I kind of can’t believe I haven’t already written this article. My second favorite film couple of all time, and I haven’t written this article? It just doesn’t make any sense. Perhaps I have written it, and I somehow missed it when I was updating the “Reviews and Essays” page. Oh well. I’ll just write it again. But I’m pretty sure I never have.
Like I said above, Robert Montgomery and Madge Evans are my second favorite film couple of all time, second only to Fred Astaire and Ginger Rogers. And really, if Montgomery and Evans could dance like Astaire and Rogers, they’d probably be my number one. Montgomery had a lot of really fantastic leading ladies, with whom he made many movies and had incredible chemistry. Joan Crawford (The Last of Mrs. Cheyney, Letty Lynton), Rosalind Russell (Fast and Loose, Trouble For Two), Norma Shearer (Riptide, Private Lives), Marion Davies (Blondie of the Follies, Ever Since Eve), Myrna Loy (Petticoat Fever, When Ladies Meet). Evans had a few really memorable leading men, too. Robert Young (Paris Interlude, Hell Below), Otto Kruger (Paris Interlude, Beauty for Sale), Richard Dix (The Tunnel, Day of Reckoning), Paul Lukas (Age of Indiscretion, Espionage), William Haines (Are You listening, Fast Life). But really, when it came down to it, no other match was as completely perfect as Bob and Madge. All the similarities and differences just clicked in the most incredible way. He was suave and and arrogant, she was sweet and modest. Yet at the same time they both had a certain spunk to them. A spunk I really can’t quite describe. Maybe it’s the spunk that comes from being an underappreciated star. But they both had it, in spades.
Thee chemistry between them was so adaptable. They really worked well in pretty much ever genre, from comedy, to drama, to war movie. They were the perfect couple because they were perfect in everything. They worked well trading jokes and banter in their comedies, they worked well crying and pouring their hearts out in their melodramas. There was such a genuine feeling between them no matter what they were doing onscreen. They must have been really good friends off screen, because they really seemed to enjoy each other.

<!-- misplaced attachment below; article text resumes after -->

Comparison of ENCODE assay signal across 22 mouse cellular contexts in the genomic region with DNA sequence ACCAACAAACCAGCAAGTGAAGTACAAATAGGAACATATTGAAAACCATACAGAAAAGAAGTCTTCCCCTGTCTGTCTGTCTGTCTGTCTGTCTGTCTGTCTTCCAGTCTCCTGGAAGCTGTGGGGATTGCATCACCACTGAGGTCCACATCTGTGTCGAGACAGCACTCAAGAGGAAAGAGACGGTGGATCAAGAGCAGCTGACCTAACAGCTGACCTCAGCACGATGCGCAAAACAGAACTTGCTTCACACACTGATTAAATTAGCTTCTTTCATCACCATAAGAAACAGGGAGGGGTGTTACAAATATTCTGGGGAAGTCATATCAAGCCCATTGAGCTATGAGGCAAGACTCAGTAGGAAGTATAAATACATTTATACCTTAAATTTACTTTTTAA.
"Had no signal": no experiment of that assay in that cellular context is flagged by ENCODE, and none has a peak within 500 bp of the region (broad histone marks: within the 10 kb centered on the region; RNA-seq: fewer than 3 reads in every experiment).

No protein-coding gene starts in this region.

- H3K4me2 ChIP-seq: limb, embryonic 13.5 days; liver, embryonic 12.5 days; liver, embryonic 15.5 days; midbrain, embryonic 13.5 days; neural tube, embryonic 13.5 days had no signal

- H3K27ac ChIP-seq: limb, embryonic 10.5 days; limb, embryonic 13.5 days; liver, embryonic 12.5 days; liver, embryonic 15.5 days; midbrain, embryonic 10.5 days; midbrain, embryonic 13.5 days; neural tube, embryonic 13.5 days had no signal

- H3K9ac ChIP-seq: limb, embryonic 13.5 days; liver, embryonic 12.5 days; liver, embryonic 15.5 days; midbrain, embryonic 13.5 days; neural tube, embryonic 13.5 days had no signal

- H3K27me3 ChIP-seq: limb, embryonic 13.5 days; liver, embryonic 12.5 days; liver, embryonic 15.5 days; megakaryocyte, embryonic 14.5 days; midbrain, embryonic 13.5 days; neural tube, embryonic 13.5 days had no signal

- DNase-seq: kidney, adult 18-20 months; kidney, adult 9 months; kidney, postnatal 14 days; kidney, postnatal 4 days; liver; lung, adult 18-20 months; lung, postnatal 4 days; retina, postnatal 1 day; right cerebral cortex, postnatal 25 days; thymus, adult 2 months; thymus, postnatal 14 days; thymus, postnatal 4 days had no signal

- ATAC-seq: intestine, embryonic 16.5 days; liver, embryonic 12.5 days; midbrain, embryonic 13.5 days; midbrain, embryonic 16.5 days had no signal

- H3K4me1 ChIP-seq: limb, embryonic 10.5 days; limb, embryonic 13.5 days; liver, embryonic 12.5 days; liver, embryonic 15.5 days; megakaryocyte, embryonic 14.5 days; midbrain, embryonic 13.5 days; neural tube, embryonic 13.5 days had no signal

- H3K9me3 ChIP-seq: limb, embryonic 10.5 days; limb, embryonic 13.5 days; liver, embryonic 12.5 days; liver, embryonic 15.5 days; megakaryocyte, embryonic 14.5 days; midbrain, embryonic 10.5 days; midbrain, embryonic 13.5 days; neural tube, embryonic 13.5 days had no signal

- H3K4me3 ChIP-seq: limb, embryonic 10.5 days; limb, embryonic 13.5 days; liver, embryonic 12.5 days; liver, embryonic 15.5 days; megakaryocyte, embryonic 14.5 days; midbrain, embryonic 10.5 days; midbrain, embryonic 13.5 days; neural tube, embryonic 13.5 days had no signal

So, here they are, the films Bob and Madge made together, ranked. Because I love my lists.
05. Hell Below
This is kind of the grand-daddy of all submarine films. It’s a pretty good combo of war movie and romance. Bob falls in love with Madge, the already married daughter of his commanding officer. Ooh. Tense times on the sub for all.
04. Made on Broadway
This is probably the least talked about of all the Montgomery/Evans movies. It’s actually a really good movie, though it did take some time to grow on me. Bob and Madge play a former couple that’s already split (but, of course, they’re still mad about each other deep down). Sally Eilers costars as the undeserving object of Montgomery’s affections. He saves her from a suicide attempt, gives her a makeover, and makes her semi-famous. The story is good, but it really is the chemistry between Bob and Madge that keeps the movie afloat.
03. Fugitive Lovers
What an adorable, fun, unique little movie. It’s a road romance, so it kind of has a bit of a Love on the Run/It Happened One Night feel to it, only it’s a little different because there’s a bit of exciting action in it. Montgomery plays an escaped convict who ends up on the same bus as Madge, a show girl who’s on the bus trying to get away from her mobster suitor, who followed her anyway. Two incredibly flawed characters, falling for each other, sacrificing for each other, and being pretty darn hilarious while doing so.
02. Lovers Courageous
This is one of the most masterful romantic melodramas I’ve seen from the 1930s. The chemistry between Bob and Madge in this, and their incredible performances, make this movie insanely romantic, and at times very heartbreaking. It’s a simple plot, poor boy falls in love with rich girl, marries her, and tries to give her everything she had before. It really is that special spark between Evans and Montgomery that makes this movie so special.
01. Piccadilly Jim
Even without Bob and Madge, this movie would be hilarious. It’s a wonderfully written romantic comedy. It would be good probably no matter who was in it. Luckily, it was blessed with an awesome cast. Frank Morgan and Billie Burke in the supporting cast as the second banana couple are so great and sweet in their own way. And then there’s Bob and Madge. It’s something of an antagonistic pairing at first. Bob is a cartoonist who’s creating a scathing comic strip based on Madge’s family. But the ice starts to melt away as she warms to him.
By Katie Richardson